Fulgurite is a hollow, glassy tube formed when lightning strikes the ground. The tube has a rough exterior and either a rough or smooth interior. Fulgurites may be branched like a tree or Lichtenberg figure. They come in a range of colors, including white, brown, green, and black. Most fulgurites are impure silica glass (SiO2) and are classified as the mineraloid lechatelierite. Other forms of lechatelierite include tektites and trinitite.
The word fulgurite comes from the Latin word fulgur, which means thunderbolt. Sometimes fulgurites are called “petrified lightning.”
Types of Fulgurites
Scientists classify fulgurites based on the composition of the ground that forms them.
- Type I: Type I fulgurites form from cloud-to-ground lightning strikes on sand. This type of fulgurite takes the shape of a tube that may or may not have a collapsed center.
- Type II: Type II fulgurites form when lightning strikes soil. They may be hollow tubes, branching tubes, or irregularly-shaped and may have droplets or granules on their surface, depending whether the soil was rich in silt, gravel, dust, or clay.
- Type III: Type III fulgurites form in caliche or calcic sediment. This type of fulgurite has thick, sometimes glazed walls.
- Type IV: Lightning striking rock forms type IV fulgurites. These fulgurites look like a crust on the rock or a tunnel into it.
- Type V: Type V fulgurites are droplet fulgurites. The droplets may be round or filamentous. This type of fulgurite depends on shape and not soil composition.
Where to Find Fulgurites
Fulgurites form where lightning strikes, so it’s easiest to find them on mountain peaks, desert highlands, and beaches. Peaks known for fulgurites include the French Alps, Sierra Nevada range, Rocky Mountains, Pyrenees range, Cascades, and Wasatch range. Fulgurites often form along the Florida coastline, due to high lightning activity. But, they also occur around lakes and near other bodies of water. The Libyan desert contains fulgurites formed from pure white sand. Some clear fused quartz also occurs in this desert, but it may have formed from a meteor impact rather than lightning because of the extraordinary temperatures required to make it.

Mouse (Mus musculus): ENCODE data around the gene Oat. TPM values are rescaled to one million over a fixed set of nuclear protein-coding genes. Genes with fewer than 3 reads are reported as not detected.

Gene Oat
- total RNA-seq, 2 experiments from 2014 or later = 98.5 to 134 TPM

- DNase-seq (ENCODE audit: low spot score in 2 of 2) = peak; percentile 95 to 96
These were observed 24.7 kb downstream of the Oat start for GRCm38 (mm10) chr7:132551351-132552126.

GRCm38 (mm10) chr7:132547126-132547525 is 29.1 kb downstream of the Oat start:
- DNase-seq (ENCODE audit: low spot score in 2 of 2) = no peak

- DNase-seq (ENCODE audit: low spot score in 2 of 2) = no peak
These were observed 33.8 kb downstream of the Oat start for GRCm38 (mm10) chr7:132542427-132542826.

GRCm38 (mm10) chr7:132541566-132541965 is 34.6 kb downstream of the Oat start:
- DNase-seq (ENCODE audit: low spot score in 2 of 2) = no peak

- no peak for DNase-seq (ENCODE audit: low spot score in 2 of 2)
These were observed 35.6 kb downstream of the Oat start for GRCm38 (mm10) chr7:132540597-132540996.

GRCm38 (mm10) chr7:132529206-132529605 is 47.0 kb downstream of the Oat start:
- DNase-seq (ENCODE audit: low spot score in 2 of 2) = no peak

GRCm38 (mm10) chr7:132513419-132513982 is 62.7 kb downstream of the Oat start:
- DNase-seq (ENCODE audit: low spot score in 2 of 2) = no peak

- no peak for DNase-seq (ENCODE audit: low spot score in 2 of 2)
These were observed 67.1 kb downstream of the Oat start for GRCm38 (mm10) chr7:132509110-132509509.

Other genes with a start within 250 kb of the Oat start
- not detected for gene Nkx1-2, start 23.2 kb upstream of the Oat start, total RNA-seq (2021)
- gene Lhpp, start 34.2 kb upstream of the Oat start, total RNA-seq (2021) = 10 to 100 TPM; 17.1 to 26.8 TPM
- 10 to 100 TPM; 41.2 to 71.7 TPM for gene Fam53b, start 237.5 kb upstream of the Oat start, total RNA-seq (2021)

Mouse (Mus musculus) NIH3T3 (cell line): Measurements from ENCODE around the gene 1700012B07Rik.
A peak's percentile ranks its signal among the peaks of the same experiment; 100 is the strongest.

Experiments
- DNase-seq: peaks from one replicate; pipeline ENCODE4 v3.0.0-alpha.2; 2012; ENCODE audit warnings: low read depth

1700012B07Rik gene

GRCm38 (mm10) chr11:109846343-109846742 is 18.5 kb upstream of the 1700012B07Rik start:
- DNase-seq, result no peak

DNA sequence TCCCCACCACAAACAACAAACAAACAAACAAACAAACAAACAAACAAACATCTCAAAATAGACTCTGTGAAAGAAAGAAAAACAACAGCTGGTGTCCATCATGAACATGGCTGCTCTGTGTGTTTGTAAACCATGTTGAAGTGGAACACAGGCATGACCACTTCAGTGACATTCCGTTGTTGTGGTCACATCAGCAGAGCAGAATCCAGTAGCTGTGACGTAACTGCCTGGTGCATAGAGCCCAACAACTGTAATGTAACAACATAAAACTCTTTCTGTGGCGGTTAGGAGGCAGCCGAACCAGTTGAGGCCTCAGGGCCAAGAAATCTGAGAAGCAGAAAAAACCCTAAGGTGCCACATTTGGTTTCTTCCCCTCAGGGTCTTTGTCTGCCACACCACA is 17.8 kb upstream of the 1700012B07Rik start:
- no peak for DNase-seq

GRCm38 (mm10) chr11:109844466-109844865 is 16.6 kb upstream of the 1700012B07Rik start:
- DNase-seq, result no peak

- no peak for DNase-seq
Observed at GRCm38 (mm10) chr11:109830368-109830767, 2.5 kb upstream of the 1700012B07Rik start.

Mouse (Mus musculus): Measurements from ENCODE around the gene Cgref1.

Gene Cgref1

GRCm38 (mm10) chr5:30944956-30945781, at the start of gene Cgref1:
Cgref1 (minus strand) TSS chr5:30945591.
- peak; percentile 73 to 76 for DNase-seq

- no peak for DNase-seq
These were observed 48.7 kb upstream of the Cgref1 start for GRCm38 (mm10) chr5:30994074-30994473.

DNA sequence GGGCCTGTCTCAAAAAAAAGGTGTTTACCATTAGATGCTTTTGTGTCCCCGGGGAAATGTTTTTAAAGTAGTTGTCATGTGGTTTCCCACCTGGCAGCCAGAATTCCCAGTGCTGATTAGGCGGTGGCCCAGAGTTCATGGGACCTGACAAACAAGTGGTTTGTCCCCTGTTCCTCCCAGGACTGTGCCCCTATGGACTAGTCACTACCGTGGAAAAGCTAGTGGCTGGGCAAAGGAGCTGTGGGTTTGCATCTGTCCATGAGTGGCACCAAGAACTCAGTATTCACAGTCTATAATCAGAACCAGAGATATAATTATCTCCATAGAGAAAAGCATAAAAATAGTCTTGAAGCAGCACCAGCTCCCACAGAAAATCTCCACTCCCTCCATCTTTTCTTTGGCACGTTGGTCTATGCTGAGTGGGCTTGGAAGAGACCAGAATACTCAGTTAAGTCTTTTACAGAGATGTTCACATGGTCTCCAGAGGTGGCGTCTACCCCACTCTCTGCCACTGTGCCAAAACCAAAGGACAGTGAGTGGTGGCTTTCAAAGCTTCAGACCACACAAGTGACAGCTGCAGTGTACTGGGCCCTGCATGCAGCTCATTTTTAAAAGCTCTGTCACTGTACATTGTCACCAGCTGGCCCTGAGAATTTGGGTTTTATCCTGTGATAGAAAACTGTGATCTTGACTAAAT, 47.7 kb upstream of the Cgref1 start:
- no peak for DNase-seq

Fulgurites are available in stores and online. Reputable sellers tend to be geologists or rock hounds. Ideally, a listing includes the location of the find and its composition.
Three Ways to Make Fulgurites
If looking for fulgurites or buying them doesn’t interest you, consider making one yourself. Here are three methods:
Easy Way to Make a Fulgurite
It’s easy to make fulgurites by drawing lightning into sand or soil. However, you need to live somewhere that gets lightning for this method.
- Select the best area for the project. Choose an open area, away from people, animals, trees, or buildings. Ideally, it should be higher than its surroundings. Drive a lightning rod or length of rebar into sand so it extends at least one foot or half a meter into the air. It’s fine to use colored sand or another mineral besides sand (which is mostly quartz).
- Check the weather. Use radar and maps that record lightning strikes so you’ll be ready.
- Go far away from your project before and after the thunderstorm. Don’t venture outside until lightning is at least 5 miles from your location. Have your phone get weather alerts or use an app to track lightning so you’ll be safe.
- Allow time for the lightning rod and fulgurite to cool. Gently dig around the fulgurite to expose it before removing it. Fulgurites are delicate and easily damaged. Rinse off excess sand with water.
Make a Rocket Fulgurite
Rather than waiting for lightning to strike, draw the lightning using a D model rocket. Attach the rocket to a spool of copper wire and the end of the wire to a bucket of sand. Launch the rocket at a thunderhead. Anecdotally, this “Ben Franklin” method is highly successful. But, it’s not recommended because launching a rocket during a thunderstorm isn’t safe!
Make an Artificial Fulgurite
If you don’t get lightning where you live (or just want an interesting science project), use a transformer (e.g., XMFR) to force electricity into clean sand or pure silica. This makes an artificial fulgurite because it doesn’t rely on natural lightning. Because lightning strikes are more powerful than generated electricity, artificial fulgurites usually aren’t as branched as natural fulgurites.
People collect fulgurites for their interesting structures, but they have scientific uses, too. The number of fulgurites in an area indicates the frequency of lightning strikes over time. This helps scientists understand climate and how it has changed. Also, fulgurites are a natural source of some unusual minerals and chemical compounds. Some contain shocked quartz, which has a crystal structure different from regular quartz. They contain C60 and C70 fullerenes, silicon-metal alloys, and rare reduced phosphides [Fe3P, (Fe,Ni)3P, and Ti3P2].
- Daly, TK; Buseck, PR; Williams, P; Lewis, CF (2015). “Fullerenes from a fulgurite”. Science. 259 (5101): 1599–601. doi:10.1126/science.259.5101.1599
- Gailliot, Mary Patricia (1980-01-01). “Petrified Lightning”. Rocks & Minerals. 55 (1): 13–17. doi:10.1080/00357529.1980.11764615
- Pasek, Matthew A.; Block, Kristin; Pasek, Virginia (2012). “Fulgurite morphology: a classification scheme and clues to formation”. Contributions to Mineralogy and Petrology. 164 (3): 477–492. doi:10.1007/s00410-012-0753-5